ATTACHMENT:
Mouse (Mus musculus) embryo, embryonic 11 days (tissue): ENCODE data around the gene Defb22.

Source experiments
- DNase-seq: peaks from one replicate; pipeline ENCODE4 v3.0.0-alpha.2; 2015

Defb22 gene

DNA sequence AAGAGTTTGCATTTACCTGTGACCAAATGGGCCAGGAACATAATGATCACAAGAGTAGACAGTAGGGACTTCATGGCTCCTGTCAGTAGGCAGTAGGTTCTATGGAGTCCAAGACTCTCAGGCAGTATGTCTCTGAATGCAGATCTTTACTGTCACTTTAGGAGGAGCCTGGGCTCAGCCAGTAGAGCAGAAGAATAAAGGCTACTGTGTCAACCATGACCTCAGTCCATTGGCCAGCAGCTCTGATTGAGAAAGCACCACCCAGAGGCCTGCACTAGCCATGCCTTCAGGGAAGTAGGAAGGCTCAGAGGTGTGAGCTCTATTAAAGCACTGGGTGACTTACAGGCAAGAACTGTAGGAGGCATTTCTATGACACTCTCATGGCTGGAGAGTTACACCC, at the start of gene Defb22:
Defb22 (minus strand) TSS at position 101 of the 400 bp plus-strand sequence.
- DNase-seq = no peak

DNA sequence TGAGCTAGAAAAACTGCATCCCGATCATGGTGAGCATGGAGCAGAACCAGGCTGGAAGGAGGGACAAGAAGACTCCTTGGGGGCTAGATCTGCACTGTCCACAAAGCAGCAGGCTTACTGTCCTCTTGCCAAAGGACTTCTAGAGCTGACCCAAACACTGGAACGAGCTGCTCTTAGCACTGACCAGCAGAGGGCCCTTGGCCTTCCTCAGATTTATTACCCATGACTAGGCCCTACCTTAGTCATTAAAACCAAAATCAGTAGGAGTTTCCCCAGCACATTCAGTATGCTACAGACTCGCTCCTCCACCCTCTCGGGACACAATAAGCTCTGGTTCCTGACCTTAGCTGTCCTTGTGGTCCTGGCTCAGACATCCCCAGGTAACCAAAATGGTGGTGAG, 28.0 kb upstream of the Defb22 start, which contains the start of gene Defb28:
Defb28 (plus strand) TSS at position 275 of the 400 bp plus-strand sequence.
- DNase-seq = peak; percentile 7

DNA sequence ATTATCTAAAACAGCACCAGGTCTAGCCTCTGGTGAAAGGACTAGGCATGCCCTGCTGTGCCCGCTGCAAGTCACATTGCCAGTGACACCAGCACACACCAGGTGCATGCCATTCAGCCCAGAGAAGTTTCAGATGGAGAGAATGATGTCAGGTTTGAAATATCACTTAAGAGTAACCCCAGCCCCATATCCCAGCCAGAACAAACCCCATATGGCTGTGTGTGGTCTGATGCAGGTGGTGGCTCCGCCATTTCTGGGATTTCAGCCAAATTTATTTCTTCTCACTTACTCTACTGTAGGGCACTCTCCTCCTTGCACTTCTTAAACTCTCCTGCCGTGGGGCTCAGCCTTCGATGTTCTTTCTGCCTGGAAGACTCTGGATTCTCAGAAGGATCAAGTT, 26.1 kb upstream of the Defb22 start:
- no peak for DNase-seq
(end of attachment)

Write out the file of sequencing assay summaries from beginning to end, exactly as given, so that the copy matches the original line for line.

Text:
Mouse (Mus musculus) embryo, embryonic 11 days (tissue): ENCODE data around the gene Defb22.

Source experiments
- DNase-seq: peaks from one replicate; pipeline ENCODE4 v3.0.0-alpha.2; 2015

Defb22 gene

DNA sequence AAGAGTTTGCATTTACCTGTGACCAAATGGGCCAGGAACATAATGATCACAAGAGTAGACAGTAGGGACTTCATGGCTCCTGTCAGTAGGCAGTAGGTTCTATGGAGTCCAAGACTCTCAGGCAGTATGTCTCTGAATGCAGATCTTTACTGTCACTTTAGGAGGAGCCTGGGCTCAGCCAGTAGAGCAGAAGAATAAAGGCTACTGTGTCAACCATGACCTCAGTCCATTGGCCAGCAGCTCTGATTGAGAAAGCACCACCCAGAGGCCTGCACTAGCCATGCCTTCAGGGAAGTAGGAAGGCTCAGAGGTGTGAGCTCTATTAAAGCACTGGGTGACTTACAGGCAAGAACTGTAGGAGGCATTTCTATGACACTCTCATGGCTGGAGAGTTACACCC, at the start of gene Defb22:
Defb22 (minus strand) TSS at position 101 of the 400 bp plus-strand sequence.
- DNase-seq = no peak

DNA sequence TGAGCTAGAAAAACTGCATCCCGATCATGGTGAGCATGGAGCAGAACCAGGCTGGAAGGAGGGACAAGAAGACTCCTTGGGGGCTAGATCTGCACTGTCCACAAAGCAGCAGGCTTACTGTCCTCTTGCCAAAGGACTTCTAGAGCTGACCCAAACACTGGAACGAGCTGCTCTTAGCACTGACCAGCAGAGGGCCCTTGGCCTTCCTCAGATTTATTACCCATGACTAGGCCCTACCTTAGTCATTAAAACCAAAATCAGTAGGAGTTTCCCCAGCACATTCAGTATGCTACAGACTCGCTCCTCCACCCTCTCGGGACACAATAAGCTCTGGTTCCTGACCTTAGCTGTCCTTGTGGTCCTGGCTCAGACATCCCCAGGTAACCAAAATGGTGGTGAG, 28.0 kb upstream of the Defb22 start, which contains the start of gene Defb28:
Defb28 (plus strand) TSS at position 275 of the 400 bp plus-strand sequence.
- DNase-seq = peak; percentile 7

DNA sequence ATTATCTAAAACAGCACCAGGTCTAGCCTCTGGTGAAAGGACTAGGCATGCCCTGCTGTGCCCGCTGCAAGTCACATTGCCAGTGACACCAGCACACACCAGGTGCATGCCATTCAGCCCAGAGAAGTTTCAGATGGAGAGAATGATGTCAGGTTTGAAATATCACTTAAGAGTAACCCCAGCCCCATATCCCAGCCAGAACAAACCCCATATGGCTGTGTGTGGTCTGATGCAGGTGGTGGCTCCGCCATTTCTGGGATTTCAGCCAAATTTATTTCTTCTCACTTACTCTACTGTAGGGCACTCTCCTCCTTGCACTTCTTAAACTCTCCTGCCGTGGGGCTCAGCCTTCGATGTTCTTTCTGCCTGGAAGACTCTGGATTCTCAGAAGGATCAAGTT, 26.1 kb upstream of the Defb22 start:
- no peak for DNase-seq